Sunday 5th.  A day of persistent high cover and a light to moderate SSE’ly flow saw flying commence just before 1100 hrs and continue to around 1630 hrs, during which time 18 ATs were flown.  Apart from a single flight in the Falke, all other flying was in one of three club 2 seaters,  while the lack of lift meant that nobody managed to remain aloft for over an hour, the best flights managing just under 40 minutes.  Two of these were for 2 guests of Steve Ogden, Addy Chritchley having 39 minutes in K21 KLW with Robin Hutchinson  and G Critchley having 37 minutes in K21 JVZ with Steve Thompson, while a further 6 First Flight pupils were flown.  Ethan Barber and Steve Ogden also added two more flights each to their early solo record with Steve’s second flight in K21 KLW chalking up the longest solo flight of the day at 27 minutes, this the result of a 800′ climb in a weak thermal.

Monday 6th.  A much more active and slow moving cold front meant it was a day of low cloud and rain with consequently no flying.

Tuesday 7th.  The aftermath of the cold front was a very cloudy airmass containing a number of showers, these contributing to  very poor visibility and a low cloud base which meant there was no flying apart from on the simulator.  Here, George Rowden took Nigel, a Trial Lesson simulator pupil for a half hour flight and later John Carter took  David McKinney, a recently joined club member,  on an instructional flight to brush up on ATing and approach flying.  The opportunity was also taken to rig Astir KRN.

Saturday 21st June

October 4th, 2014

Saturday 21st.   Why are we returning to the 21st June you may well be asking.  Answer is to publish a couple of photographs taken by Nick Gaunt from his LS7 on the day, which by the look of it was a good day for soaring.  The first photograph shows a Motor Cycle meet at Duncombe Park near Hemsley, while the second was taken from the coast side of a sea breeze front which can be seen behind the wing to the right hand side of the picture, with sunny, and no doubt breezy Scarborough visible on the left.  Intriguingly, Nick was in weak, wave like lift which seemed to be associated with the wisps of cloud visible at the top of the picture.  Nick would be interested in hearing of any suggestions as to the source of the lift, so if you have a suggestion please send it to Nick  at nickgaunt@btinternet.com.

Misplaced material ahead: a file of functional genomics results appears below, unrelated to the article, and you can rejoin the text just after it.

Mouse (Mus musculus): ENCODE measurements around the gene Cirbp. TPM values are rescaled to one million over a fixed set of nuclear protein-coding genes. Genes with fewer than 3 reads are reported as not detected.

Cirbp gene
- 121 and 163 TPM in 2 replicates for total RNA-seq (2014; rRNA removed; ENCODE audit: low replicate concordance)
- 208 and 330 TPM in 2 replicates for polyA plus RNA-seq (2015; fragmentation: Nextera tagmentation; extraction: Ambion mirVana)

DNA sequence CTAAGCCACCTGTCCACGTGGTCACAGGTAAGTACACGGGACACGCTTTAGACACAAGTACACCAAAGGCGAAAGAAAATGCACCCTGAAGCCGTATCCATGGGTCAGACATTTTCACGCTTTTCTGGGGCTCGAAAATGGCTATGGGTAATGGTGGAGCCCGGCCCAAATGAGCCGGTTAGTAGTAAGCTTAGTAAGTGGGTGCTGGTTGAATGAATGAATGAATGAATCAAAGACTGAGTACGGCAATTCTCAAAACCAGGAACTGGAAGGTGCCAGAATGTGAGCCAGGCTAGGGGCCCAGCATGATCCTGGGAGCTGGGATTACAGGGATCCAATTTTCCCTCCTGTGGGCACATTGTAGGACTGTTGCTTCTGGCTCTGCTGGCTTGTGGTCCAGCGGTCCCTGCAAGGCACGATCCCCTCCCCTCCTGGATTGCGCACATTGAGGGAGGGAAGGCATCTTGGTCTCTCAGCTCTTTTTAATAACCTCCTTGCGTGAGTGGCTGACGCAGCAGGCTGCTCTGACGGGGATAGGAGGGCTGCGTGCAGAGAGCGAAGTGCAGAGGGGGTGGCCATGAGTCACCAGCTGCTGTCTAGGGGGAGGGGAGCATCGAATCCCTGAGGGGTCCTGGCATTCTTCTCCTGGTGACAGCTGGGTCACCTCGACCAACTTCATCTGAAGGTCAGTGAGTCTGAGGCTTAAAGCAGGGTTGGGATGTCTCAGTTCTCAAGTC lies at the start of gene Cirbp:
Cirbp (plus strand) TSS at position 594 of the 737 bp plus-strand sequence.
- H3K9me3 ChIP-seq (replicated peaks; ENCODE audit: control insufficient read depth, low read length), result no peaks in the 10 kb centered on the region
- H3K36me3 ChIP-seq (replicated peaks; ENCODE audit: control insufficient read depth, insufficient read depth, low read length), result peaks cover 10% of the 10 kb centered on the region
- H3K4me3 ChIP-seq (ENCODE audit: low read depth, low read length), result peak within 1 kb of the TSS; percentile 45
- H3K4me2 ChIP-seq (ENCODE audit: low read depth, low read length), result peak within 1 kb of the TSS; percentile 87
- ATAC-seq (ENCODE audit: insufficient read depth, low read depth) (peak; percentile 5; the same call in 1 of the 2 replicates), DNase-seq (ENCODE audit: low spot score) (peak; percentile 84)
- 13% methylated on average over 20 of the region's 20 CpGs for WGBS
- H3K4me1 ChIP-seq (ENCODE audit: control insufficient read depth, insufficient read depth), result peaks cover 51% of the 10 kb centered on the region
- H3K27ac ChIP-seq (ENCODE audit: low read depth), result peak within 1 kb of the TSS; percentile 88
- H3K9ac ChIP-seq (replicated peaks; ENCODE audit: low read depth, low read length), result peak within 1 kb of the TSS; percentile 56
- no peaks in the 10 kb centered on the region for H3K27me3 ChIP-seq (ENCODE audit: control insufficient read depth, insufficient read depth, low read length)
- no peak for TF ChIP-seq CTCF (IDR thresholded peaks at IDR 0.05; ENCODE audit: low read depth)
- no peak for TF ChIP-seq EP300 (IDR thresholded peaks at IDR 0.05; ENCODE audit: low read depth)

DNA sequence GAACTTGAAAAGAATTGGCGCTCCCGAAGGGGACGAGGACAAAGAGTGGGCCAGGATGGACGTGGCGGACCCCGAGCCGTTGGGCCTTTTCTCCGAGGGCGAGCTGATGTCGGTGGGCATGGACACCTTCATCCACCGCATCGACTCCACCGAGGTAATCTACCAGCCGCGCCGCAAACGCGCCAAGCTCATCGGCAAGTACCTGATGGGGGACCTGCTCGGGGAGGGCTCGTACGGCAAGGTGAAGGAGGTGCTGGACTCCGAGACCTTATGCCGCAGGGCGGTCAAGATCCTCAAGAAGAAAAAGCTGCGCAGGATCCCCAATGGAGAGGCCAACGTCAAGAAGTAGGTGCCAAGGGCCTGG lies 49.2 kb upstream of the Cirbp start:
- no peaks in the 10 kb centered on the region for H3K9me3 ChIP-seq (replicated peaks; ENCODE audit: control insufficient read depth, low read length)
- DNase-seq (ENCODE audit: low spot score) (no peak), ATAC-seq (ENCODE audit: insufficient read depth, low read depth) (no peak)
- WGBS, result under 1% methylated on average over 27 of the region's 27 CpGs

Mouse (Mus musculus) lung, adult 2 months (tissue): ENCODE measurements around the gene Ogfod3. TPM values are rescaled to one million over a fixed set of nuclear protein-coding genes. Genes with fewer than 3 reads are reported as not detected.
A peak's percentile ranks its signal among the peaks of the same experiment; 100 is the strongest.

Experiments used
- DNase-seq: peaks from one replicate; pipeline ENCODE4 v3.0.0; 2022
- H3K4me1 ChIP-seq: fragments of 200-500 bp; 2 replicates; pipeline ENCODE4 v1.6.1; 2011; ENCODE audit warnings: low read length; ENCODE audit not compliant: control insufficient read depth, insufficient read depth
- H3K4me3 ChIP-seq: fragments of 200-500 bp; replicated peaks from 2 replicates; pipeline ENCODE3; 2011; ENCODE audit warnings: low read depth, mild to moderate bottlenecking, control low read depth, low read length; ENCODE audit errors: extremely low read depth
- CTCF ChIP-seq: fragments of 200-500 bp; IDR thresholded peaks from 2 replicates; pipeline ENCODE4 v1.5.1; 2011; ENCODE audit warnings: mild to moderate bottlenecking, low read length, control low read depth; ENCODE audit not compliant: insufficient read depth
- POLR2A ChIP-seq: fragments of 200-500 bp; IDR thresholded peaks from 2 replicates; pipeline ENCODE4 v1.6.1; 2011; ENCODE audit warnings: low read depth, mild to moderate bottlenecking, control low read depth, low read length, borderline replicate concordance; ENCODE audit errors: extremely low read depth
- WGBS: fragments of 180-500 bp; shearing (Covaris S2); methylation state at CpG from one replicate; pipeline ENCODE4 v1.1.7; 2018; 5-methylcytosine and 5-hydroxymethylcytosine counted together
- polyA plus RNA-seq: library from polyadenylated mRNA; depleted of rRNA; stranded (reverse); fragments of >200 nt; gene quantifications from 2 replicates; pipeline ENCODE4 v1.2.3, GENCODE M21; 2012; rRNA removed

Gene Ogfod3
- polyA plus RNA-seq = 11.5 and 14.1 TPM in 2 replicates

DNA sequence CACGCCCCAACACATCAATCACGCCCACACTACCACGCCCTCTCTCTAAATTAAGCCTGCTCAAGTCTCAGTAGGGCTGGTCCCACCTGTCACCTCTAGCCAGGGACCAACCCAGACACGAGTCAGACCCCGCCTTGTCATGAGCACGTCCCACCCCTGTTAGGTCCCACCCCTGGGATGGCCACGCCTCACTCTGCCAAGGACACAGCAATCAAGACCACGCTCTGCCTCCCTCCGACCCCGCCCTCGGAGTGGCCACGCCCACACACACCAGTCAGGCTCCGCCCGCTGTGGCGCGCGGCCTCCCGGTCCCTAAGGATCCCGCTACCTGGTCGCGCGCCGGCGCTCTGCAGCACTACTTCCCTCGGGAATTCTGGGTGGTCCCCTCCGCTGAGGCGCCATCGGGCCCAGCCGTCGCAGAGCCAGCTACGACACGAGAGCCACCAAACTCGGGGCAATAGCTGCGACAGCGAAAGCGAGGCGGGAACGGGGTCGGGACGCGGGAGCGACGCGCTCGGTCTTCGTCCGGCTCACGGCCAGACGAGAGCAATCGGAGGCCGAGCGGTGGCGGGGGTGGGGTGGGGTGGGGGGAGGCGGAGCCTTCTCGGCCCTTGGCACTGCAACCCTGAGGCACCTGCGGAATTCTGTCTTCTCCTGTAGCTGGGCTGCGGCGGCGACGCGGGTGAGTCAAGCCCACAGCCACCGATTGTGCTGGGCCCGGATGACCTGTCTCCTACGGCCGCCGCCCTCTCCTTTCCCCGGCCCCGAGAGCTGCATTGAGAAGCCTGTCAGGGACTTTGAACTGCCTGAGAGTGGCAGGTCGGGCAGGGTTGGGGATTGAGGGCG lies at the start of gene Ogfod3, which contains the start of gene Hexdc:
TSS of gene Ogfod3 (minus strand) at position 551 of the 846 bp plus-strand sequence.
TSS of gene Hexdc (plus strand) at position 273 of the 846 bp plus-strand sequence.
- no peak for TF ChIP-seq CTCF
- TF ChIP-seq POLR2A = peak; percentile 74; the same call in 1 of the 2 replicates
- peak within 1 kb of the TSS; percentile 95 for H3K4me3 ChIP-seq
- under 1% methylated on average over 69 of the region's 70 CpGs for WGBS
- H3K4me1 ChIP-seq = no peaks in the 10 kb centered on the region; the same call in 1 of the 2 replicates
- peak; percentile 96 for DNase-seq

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Nick also sent me an account of his wave flight on Friday the 26th September which is probably best described as  unconventional.   I have included it in the report of that particular day which you can get to by going to the blog and scrolling down to the relevant date.

Wednesday 1st to Thursday 2nd October.

October 2nd, 2014

Wednesday 1st.  A light to moderate W’ly to start the day saw the winch out and 7 launches flown before the decreasing wind strength led to a change to ATing later in the morning, 11 of these being flown.  Wave activity was present but accompanied by generally cloudy skies and  wave slots coming and going so only Jesper Mjels, with the help of the engine in his DG400, had a significant wave flight.  Jesper reached around 14,500′ asl, covering 113 km as he visited Boroughbridge and  Darlington.  John Marsh, with 2:12 in the Discus off the first flight of the day, visitor ‘Nobby’ Noble in his DG300 with 1:10 and Martyn Johnson in his DG600 all took advantage of the wavy, hill soaring conditions  but, for a reason I have been unable to discover, David Campbell flying Astir GBK only managed 4 minutes according to the log. The change to ATing saw a further 4 flights exceed an hour, led by John Carter and Steve Ogden in the DG1000 who had 1:28, visitors Barney Crump and Geoff Bowes who had 1:25 in the same glider and Colin Troise who had 1:41 in his DG600. Steve Ogden later flew his second solo flight in K21 KLW while 4 First Flight pupils were introduced to gliding.